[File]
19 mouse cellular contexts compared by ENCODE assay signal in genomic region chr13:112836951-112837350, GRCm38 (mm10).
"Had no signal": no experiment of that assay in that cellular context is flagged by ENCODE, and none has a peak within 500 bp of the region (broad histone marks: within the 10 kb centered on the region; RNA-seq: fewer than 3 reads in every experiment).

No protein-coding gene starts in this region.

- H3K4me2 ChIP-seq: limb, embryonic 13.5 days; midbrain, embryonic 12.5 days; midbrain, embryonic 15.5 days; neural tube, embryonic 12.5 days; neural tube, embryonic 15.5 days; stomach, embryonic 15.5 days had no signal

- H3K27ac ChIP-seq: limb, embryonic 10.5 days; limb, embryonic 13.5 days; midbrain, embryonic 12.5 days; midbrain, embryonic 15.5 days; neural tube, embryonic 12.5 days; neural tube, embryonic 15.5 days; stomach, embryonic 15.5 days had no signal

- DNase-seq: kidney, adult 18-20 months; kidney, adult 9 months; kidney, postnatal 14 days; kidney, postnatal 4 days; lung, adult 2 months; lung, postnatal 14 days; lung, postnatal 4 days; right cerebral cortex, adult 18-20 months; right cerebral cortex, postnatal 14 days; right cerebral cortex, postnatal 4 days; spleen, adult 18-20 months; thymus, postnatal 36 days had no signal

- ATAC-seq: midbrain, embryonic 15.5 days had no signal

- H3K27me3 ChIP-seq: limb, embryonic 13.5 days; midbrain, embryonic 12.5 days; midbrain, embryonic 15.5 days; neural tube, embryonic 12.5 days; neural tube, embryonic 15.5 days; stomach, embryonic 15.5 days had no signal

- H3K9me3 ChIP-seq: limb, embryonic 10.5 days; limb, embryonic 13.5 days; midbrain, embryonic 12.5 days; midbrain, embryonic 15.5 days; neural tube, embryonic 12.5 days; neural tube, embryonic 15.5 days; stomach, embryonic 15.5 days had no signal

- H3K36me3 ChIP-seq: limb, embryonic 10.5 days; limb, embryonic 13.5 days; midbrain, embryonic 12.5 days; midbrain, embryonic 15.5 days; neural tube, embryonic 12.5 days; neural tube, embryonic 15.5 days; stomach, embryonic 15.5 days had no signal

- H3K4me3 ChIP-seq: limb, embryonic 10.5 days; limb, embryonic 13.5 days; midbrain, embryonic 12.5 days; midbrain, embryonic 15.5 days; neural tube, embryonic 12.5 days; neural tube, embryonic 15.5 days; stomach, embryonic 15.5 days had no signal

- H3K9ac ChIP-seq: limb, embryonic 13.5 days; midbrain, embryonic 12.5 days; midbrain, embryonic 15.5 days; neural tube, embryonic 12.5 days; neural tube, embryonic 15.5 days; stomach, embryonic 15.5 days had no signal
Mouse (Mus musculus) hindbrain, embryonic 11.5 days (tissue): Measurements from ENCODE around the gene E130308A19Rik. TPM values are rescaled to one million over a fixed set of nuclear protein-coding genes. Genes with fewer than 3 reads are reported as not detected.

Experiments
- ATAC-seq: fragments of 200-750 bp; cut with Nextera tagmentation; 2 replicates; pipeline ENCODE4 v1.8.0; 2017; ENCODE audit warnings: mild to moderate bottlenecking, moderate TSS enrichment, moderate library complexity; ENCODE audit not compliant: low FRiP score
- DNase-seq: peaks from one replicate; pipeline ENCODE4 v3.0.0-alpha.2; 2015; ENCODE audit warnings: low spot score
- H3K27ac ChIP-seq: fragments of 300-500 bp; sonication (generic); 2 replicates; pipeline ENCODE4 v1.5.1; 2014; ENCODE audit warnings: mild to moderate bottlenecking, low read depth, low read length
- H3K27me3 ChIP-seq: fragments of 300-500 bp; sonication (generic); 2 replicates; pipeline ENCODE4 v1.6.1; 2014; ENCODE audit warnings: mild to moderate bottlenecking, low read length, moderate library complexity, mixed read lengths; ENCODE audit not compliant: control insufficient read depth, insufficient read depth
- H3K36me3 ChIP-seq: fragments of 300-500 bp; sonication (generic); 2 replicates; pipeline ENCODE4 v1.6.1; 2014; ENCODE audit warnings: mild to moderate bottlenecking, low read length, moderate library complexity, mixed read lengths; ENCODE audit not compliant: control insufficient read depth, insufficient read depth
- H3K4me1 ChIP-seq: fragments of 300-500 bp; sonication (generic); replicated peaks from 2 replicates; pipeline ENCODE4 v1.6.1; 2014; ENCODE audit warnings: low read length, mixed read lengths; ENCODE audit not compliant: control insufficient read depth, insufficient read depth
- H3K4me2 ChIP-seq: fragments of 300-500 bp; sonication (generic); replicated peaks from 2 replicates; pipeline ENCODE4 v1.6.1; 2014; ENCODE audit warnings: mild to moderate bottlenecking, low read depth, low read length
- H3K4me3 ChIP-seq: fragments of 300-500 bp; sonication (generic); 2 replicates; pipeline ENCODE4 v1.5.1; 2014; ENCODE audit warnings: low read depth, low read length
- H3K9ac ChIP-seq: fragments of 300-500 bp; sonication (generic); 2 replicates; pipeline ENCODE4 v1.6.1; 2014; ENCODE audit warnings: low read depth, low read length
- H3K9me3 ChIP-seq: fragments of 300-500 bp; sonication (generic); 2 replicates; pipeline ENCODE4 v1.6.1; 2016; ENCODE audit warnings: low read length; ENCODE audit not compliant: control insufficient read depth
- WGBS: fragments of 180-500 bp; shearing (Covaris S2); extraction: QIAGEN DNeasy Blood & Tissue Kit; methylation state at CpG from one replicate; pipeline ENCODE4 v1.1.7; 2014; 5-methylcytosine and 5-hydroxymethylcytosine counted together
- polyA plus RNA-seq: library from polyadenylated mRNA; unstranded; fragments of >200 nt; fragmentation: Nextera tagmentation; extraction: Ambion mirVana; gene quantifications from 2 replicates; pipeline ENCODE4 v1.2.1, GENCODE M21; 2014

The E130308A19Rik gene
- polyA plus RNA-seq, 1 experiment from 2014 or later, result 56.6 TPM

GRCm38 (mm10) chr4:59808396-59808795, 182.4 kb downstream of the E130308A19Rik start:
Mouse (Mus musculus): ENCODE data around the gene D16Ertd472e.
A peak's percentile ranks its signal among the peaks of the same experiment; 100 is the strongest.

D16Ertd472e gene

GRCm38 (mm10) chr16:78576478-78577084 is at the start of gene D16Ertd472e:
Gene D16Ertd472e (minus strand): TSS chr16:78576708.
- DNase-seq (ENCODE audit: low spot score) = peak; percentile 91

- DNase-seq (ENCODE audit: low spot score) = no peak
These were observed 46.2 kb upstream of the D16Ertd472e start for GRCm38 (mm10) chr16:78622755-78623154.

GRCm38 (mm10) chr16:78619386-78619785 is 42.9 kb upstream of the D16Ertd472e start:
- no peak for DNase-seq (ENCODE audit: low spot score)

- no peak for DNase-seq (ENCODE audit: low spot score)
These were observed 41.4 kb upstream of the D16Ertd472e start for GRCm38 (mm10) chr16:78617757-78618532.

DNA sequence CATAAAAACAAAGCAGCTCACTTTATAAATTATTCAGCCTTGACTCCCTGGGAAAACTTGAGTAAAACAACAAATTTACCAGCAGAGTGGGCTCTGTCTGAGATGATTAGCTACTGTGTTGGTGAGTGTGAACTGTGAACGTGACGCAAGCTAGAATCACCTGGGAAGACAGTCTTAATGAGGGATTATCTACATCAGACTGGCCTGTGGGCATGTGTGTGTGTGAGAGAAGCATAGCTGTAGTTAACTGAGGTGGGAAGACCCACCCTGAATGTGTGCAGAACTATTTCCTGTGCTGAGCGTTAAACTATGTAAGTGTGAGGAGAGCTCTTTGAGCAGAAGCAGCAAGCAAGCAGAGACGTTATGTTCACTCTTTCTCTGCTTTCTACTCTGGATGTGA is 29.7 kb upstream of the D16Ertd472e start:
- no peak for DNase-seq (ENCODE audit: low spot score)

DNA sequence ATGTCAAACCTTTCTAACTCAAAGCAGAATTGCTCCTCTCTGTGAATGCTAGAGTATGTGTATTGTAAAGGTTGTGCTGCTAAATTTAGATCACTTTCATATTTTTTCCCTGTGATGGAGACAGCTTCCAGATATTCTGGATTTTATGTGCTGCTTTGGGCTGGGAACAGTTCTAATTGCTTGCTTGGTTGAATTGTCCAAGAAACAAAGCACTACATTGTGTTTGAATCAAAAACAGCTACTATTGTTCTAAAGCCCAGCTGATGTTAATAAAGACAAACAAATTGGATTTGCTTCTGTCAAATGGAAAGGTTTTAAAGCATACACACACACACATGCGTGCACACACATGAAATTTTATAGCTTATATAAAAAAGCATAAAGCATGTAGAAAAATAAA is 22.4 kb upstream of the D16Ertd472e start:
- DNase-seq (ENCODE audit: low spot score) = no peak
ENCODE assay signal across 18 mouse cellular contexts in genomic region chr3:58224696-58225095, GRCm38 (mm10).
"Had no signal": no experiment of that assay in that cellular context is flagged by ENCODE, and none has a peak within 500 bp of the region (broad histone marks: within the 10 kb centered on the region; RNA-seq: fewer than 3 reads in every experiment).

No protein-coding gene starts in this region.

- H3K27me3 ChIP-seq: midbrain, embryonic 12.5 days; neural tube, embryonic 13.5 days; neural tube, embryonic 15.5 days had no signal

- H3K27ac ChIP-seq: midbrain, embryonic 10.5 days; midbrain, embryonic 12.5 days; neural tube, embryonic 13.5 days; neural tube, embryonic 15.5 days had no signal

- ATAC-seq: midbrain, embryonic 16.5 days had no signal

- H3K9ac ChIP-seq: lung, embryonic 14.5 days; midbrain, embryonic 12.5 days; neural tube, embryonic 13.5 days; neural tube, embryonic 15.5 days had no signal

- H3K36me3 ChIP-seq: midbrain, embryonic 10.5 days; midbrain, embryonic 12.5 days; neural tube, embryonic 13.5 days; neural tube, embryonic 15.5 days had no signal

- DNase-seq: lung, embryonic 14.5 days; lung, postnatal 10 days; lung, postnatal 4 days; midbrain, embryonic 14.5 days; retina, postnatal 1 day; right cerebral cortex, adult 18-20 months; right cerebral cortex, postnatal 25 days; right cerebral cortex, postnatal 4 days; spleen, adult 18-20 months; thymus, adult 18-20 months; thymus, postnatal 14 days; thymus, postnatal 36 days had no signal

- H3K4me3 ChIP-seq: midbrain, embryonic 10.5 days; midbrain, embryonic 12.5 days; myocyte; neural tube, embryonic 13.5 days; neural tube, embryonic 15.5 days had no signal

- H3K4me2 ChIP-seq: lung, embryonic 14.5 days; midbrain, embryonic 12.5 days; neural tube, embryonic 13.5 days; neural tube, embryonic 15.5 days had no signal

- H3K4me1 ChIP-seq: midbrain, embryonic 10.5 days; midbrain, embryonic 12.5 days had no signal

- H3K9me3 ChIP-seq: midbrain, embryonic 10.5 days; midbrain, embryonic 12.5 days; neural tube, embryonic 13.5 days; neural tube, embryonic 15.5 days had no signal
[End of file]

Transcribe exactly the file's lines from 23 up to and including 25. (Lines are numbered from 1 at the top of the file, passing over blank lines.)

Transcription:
- H3K9ac ChIP-seq: fragments of 300-500 bp; sonication (generic); 2 replicates; pipeline ENCODE4 v1.6.1; 2014; ENCODE audit warnings: low read depth, low read length
- H3K9me3 ChIP-seq: fragments of 300-500 bp; sonication (generic); 2 replicates; pipeline ENCODE4 v1.6.1; 2016; ENCODE audit warnings: low read length; ENCODE audit not compliant: control insufficient read depth
- WGBS: fragments of 180-500 bp; shearing (Covaris S2); extraction: QIAGEN DNeasy Blood & Tissue Kit; methylation state at CpG from one replicate; pipeline ENCODE4 v1.1.7; 2014; 5-methylcytosine and 5-hydroxymethylcytosine counted together